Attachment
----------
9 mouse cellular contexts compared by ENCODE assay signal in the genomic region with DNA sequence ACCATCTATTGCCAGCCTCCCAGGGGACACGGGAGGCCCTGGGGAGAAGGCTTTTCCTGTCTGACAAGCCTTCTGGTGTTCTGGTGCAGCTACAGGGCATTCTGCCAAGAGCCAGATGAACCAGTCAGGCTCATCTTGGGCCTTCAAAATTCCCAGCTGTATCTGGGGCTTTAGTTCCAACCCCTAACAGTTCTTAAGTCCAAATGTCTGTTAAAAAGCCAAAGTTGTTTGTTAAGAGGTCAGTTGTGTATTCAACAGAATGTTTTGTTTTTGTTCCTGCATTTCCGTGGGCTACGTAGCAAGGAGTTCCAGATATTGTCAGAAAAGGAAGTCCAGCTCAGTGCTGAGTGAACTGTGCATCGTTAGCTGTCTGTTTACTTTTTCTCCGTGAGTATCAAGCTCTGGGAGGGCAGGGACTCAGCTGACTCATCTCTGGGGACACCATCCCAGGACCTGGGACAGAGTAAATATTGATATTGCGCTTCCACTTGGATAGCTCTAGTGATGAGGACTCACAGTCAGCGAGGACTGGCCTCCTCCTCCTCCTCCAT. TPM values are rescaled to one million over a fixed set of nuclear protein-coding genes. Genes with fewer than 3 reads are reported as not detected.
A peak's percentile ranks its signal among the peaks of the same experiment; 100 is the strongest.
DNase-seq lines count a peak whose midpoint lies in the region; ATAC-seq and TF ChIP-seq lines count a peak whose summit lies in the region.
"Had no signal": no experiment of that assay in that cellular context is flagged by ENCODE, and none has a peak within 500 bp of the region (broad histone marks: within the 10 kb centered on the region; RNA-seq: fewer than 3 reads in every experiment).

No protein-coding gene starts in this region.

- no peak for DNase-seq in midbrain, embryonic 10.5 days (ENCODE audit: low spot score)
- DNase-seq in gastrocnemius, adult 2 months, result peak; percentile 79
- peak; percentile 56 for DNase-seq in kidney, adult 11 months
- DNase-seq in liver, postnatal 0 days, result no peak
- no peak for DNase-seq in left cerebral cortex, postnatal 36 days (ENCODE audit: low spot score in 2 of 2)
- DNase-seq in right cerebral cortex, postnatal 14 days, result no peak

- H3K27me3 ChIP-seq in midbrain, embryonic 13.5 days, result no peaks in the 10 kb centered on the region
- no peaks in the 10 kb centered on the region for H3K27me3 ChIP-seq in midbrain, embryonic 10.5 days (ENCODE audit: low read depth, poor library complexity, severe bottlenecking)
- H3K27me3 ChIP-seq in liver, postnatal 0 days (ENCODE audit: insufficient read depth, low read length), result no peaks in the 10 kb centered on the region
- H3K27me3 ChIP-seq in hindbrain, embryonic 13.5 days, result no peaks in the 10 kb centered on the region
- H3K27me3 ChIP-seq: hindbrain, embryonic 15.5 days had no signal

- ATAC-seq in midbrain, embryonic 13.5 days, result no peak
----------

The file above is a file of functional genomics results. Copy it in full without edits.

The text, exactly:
9 mouse cellular contexts compared by ENCODE assay signal in the genomic region with DNA sequence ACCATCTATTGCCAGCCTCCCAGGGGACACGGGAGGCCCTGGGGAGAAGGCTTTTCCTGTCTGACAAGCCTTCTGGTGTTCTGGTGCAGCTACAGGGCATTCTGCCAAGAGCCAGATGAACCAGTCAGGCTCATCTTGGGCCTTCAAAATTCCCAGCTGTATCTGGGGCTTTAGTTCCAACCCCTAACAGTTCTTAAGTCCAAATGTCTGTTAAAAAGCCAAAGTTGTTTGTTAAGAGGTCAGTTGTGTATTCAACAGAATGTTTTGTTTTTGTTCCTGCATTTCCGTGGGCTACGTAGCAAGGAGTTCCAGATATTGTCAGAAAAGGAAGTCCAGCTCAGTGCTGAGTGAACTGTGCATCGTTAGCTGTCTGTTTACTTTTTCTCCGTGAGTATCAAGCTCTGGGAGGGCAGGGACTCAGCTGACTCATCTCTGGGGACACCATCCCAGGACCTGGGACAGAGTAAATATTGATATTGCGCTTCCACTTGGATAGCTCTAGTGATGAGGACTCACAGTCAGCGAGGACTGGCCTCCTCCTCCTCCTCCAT. TPM values are rescaled to one million over a fixed set of nuclear protein-coding genes. Genes with fewer than 3 reads are reported as not detected.
A peak's percentile ranks its signal among the peaks of the same experiment; 100 is the strongest.
DNase-seq lines count a peak whose midpoint lies in the region; ATAC-seq and TF ChIP-seq lines count a peak whose summit lies in the region.
"Had no signal": no experiment of that assay in that cellular context is flagged by ENCODE, and none has a peak within 500 bp of the region (broad histone marks: within the 10 kb centered on the region; RNA-seq: fewer than 3 reads in every experiment).

No protein-coding gene starts in this region.

- no peak for DNase-seq in midbrain, embryonic 10.5 days (ENCODE audit: low spot score)
- DNase-seq in gastrocnemius, adult 2 months, result peak; percentile 79
- peak; percentile 56 for DNase-seq in kidney, adult 11 months
- DNase-seq in liver, postnatal 0 days, result no peak
- no peak for DNase-seq in left cerebral cortex, postnatal 36 days (ENCODE audit: low spot score in 2 of 2)
- DNase-seq in right cerebral cortex, postnatal 14 days, result no peak

- H3K27me3 ChIP-seq in midbrain, embryonic 13.5 days, result no peaks in the 10 kb centered on the region
- no peaks in the 10 kb centered on the region for H3K27me3 ChIP-seq in midbrain, embryonic 10.5 days (ENCODE audit: low read depth, poor library complexity, severe bottlenecking)
- H3K27me3 ChIP-seq in liver, postnatal 0 days (ENCODE audit: insufficient read depth, low read length), result no peaks in the 10 kb centered on the region
- H3K27me3 ChIP-seq in hindbrain, embryonic 13.5 days, result no peaks in the 10 kb centered on the region
- H3K27me3 ChIP-seq: hindbrain, embryonic 15.5 days had no signal

- ATAC-seq in midbrain, embryonic 13.5 days, result no peak